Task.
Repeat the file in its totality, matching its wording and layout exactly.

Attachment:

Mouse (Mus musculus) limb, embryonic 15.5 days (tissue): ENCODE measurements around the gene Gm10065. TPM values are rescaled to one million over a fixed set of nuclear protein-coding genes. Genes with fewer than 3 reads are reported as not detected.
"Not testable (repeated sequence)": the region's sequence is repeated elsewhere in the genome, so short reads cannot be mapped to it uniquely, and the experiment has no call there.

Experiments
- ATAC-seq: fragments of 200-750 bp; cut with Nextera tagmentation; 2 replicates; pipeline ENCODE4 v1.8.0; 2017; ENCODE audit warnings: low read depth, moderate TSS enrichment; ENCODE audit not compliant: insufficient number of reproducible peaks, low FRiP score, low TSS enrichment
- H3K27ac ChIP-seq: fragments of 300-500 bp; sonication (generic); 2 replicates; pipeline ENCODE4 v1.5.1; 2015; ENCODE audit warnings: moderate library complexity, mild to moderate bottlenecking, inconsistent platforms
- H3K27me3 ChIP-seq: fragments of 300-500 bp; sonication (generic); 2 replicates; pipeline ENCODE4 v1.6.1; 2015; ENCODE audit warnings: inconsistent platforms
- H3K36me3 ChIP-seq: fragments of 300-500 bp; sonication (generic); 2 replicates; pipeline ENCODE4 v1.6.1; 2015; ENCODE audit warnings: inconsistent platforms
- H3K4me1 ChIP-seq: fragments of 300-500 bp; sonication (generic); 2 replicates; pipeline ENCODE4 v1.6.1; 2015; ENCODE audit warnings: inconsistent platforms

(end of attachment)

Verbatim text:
Mouse (Mus musculus) limb, embryonic 15.5 days (tissue): ENCODE measurements around the gene Gm10065. TPM values are rescaled to one million over a fixed set of nuclear protein-coding genes. Genes with fewer than 3 reads are reported as not detected.
"Not testable (repeated sequence)": the region's sequence is repeated elsewhere in the genome, so short reads cannot be mapped to it uniquely, and the experiment has no call there.

Experiments
- ATAC-seq: fragments of 200-750 bp; cut with Nextera tagmentation; 2 replicates; pipeline ENCODE4 v1.8.0; 2017; ENCODE audit warnings: low read depth, moderate TSS enrichment; ENCODE audit not compliant: insufficient number of reproducible peaks, low FRiP score, low TSS enrichment
- H3K27ac ChIP-seq: fragments of 300-500 bp; sonication (generic); 2 replicates; pipeline ENCODE4 v1.5.1; 2015; ENCODE audit warnings: moderate library complexity, mild to moderate bottlenecking, inconsistent platforms
- H3K27me3 ChIP-seq: fragments of 300-500 bp; sonication (generic); 2 replicates; pipeline ENCODE4 v1.6.1; 2015; ENCODE audit warnings: inconsistent platforms
- H3K36me3 ChIP-seq: fragments of 300-500 bp; sonication (generic); 2 replicates; pipeline ENCODE4 v1.6.1; 2015; ENCODE audit warnings: inconsistent platforms
- H3K4me1 ChIP-seq: fragments of 300-500 bp; sonication (generic); 2 replicates; pipeline ENCODE4 v1.6.1; 2015; ENCODE audit warnings: inconsistent platforms